Activision Blizzard Board Says Executives Didn't Ignore Sexual Harassment

Activision Blizzard has been roiled by lawsuits and workers' allegations.

Activision Blizzard Board Says Executives Didn't Ignore Sexual Harassment

Photo Credit: Reuters

Activision Blizzard has been responsible for gaming franchises like Call of Duty, Candy Crush

Highlights
  • Activision also faces a case brought by California's rights watchdog
  • It had agreed with the EEOC to create an $18 million compensation fund
  • Microsoft is in the process of acquiring Activision in a $69 billion deal

The board of directors of US video game publisher Activision Blizzard said on Thursday that there was no evidence to suggest that management had ignored or minimized accusations of sexual harassment.

The firm behind hits like Candy Crush and Call of Duty, which Microsoft is acquiring in a blockbuster $69 billion deal (roughly Rs. 5,38,424 crore), has been roiled by lawsuits and workers' allegations.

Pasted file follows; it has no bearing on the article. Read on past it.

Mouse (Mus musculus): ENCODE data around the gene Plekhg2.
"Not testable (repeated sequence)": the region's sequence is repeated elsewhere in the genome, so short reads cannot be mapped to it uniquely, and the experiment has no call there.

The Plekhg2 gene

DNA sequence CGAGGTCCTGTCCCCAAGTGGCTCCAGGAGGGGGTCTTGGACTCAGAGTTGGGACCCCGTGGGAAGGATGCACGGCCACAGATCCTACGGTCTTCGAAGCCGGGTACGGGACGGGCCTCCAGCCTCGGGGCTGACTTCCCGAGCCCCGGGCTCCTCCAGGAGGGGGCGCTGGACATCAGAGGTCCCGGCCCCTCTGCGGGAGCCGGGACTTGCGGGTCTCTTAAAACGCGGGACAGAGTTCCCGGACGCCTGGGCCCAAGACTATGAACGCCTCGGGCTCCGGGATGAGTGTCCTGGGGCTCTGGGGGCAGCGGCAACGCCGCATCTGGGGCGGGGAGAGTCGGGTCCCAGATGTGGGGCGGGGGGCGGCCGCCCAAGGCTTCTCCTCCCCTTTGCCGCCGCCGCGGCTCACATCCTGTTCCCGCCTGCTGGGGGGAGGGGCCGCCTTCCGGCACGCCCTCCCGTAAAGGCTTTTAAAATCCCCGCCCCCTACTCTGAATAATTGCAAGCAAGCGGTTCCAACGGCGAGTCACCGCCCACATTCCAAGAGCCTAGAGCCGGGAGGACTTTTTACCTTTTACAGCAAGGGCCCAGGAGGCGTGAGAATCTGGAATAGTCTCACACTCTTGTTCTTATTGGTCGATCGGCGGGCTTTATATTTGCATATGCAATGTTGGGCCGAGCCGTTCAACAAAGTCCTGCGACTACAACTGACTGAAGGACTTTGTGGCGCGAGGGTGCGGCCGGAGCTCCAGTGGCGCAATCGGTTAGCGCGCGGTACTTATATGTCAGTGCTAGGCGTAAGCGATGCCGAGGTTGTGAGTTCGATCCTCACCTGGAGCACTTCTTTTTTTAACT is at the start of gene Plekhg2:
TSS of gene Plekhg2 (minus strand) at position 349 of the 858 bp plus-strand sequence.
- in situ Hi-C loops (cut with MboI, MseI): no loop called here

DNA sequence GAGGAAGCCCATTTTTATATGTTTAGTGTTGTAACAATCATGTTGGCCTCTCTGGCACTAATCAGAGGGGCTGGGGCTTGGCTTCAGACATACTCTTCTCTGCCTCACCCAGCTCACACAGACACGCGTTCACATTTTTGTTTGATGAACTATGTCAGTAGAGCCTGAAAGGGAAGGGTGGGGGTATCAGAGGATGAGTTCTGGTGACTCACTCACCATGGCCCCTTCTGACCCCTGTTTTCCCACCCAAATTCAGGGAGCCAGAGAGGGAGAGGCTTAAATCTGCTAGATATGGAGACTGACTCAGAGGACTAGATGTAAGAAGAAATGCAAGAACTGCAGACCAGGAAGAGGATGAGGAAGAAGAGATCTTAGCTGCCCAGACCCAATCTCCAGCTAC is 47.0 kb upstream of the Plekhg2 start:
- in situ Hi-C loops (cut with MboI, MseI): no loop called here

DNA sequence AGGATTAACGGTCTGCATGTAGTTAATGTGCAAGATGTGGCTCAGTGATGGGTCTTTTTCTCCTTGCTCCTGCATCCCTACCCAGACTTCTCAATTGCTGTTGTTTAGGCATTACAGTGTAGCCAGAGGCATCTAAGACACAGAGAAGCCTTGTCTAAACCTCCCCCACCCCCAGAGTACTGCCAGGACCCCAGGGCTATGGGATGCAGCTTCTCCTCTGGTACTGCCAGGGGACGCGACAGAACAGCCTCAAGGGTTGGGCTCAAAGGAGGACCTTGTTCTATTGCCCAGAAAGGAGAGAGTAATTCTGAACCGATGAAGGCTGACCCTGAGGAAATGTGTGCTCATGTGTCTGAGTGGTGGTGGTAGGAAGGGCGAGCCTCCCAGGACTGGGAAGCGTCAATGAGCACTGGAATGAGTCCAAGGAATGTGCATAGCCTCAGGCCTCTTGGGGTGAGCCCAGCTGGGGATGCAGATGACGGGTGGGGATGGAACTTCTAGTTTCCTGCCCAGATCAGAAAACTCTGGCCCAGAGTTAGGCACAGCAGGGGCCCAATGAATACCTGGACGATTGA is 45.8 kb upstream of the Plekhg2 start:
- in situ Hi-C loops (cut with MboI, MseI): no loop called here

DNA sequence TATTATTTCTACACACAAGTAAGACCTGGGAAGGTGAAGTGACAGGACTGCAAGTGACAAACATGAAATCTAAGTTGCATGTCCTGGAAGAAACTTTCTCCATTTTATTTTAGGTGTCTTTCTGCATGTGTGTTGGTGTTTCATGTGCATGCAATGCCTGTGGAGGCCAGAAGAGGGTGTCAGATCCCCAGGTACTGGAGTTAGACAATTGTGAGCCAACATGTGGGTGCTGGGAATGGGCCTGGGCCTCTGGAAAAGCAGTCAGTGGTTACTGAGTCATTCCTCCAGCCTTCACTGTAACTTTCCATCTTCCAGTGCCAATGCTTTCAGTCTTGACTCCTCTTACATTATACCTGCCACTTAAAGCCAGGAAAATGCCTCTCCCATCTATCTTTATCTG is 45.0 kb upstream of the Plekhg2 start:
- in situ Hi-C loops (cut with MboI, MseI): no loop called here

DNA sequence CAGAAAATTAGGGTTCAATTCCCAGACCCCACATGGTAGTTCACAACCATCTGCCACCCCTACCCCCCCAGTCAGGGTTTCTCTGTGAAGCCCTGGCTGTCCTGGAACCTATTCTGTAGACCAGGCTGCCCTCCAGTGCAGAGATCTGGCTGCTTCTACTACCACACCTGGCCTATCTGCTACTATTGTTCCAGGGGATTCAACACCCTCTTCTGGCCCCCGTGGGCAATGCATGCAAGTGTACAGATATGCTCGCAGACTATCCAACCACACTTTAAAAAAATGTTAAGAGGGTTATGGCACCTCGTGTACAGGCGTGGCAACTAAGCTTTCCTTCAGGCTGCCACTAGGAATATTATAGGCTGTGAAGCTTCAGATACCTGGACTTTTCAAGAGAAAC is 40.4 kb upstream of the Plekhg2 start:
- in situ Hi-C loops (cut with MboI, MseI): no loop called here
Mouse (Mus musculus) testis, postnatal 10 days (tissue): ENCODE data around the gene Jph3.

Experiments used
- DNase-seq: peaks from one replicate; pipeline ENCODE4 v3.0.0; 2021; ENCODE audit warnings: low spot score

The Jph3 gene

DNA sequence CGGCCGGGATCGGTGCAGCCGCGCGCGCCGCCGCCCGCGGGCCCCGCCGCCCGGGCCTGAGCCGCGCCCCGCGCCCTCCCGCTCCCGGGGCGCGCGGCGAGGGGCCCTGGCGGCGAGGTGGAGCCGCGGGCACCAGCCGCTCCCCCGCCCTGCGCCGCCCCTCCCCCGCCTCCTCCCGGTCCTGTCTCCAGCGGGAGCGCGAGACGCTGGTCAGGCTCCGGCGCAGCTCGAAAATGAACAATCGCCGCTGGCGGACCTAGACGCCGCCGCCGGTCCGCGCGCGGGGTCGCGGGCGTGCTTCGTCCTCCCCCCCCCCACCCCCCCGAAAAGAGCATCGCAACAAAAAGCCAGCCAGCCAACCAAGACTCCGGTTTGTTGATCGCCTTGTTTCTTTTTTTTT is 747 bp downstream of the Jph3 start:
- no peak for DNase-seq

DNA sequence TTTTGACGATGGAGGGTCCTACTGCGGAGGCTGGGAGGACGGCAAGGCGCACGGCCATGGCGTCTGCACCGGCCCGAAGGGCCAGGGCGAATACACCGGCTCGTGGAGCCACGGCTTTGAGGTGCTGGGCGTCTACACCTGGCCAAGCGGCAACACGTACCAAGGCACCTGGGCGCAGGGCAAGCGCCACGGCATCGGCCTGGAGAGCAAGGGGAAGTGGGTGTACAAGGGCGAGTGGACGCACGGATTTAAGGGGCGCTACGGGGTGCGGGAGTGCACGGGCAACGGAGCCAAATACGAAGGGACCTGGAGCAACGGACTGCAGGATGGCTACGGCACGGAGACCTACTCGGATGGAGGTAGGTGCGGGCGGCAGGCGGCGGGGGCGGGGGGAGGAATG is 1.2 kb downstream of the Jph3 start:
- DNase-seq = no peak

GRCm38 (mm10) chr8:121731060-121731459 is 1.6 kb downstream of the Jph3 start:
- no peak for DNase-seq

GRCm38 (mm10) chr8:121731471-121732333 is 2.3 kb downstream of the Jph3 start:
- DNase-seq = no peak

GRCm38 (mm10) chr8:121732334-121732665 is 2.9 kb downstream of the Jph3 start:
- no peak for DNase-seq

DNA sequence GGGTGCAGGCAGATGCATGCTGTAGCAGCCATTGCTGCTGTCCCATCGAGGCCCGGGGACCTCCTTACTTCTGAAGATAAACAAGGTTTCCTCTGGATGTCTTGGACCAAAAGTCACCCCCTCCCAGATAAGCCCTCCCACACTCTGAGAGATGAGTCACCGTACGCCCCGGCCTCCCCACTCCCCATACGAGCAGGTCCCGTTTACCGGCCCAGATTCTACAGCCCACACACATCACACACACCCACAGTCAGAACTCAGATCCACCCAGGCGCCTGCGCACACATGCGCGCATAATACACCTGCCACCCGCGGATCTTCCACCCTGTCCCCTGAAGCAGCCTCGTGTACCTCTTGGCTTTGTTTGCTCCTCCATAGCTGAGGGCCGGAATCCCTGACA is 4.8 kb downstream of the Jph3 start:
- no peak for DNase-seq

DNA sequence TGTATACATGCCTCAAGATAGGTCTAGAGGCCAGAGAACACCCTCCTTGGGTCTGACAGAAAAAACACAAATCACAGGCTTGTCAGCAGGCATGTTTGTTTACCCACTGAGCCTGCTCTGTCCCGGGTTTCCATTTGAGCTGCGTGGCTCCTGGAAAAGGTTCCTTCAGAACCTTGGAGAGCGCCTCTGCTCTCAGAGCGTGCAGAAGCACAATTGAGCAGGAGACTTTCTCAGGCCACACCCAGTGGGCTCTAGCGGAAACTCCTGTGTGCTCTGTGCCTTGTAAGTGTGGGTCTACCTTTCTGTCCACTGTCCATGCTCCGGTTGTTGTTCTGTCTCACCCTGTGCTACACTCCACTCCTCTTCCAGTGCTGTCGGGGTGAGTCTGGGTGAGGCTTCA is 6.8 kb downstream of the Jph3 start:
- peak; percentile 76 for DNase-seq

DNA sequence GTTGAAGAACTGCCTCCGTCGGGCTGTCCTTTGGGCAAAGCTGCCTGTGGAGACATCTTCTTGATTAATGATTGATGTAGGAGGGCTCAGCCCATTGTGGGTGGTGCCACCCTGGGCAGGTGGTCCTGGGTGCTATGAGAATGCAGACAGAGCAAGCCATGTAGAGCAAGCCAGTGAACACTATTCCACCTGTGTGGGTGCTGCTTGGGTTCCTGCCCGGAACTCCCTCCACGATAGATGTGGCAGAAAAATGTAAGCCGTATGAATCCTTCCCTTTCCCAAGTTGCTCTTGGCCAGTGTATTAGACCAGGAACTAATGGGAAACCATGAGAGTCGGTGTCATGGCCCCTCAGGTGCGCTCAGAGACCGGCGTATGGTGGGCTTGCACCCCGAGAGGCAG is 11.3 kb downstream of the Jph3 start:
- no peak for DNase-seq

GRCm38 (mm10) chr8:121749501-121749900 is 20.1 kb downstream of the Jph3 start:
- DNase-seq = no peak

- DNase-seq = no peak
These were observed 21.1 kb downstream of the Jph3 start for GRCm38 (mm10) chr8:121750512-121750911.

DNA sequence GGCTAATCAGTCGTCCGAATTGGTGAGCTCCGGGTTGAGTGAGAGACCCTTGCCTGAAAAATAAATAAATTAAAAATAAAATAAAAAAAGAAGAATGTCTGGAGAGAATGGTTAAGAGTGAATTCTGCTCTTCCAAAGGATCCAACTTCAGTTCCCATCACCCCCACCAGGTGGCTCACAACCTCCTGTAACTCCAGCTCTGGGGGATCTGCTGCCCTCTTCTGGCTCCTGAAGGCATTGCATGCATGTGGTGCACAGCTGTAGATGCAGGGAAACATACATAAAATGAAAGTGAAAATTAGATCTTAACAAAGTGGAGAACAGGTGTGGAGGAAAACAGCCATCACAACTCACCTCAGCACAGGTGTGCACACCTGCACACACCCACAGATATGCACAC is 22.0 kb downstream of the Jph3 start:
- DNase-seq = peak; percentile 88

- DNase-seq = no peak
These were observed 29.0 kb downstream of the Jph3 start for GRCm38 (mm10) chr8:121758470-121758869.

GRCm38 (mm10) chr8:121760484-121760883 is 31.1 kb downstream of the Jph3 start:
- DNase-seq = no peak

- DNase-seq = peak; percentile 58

Its CEO Bobby Kotick has apologized on behalf of the group and implemented a "zero tolerance" policy, while dozens of employees have been sanctioned or fired.

But according to the Wall Street Journal, the executive knew about reports of harassment for several years and sought to keep the incidents quiet.

In a filing with US market regulators, the firm acknowledged Thursday the existence of cases of gender-based harassment.

"The board and its external advisors have determined that there is no evidence to suggest that Activision Blizzard senior executives ever intentionally ignored or attempted to downplay the instances of gender harassment that occurred and were reported," the document said.

The firm and its advisors have "not unearthed any evidence, directly or indirectly, suggesting any attempt by any senior executive or employee to conceal information from the board."

Activision also hired Gilbert Casellas, a former chair of US discrimination watchdog Equal Employment Opportunity Commission (EEOC), for a review.

According to the company, he concluded that there was no widespread harassment, recurring pattern, or practices of harassment at Activision Blizzard or any of its subsidiaries.

Still, the company reached an agreement last year with the EEOC to create an $18 million (roughly Rs. 141 crore) compensation fund for harassment victims.

Activision also faces a case brought by California's rights watchdog, which launched a lawsuit last year alleging sexual harassment and discrimination at the company.


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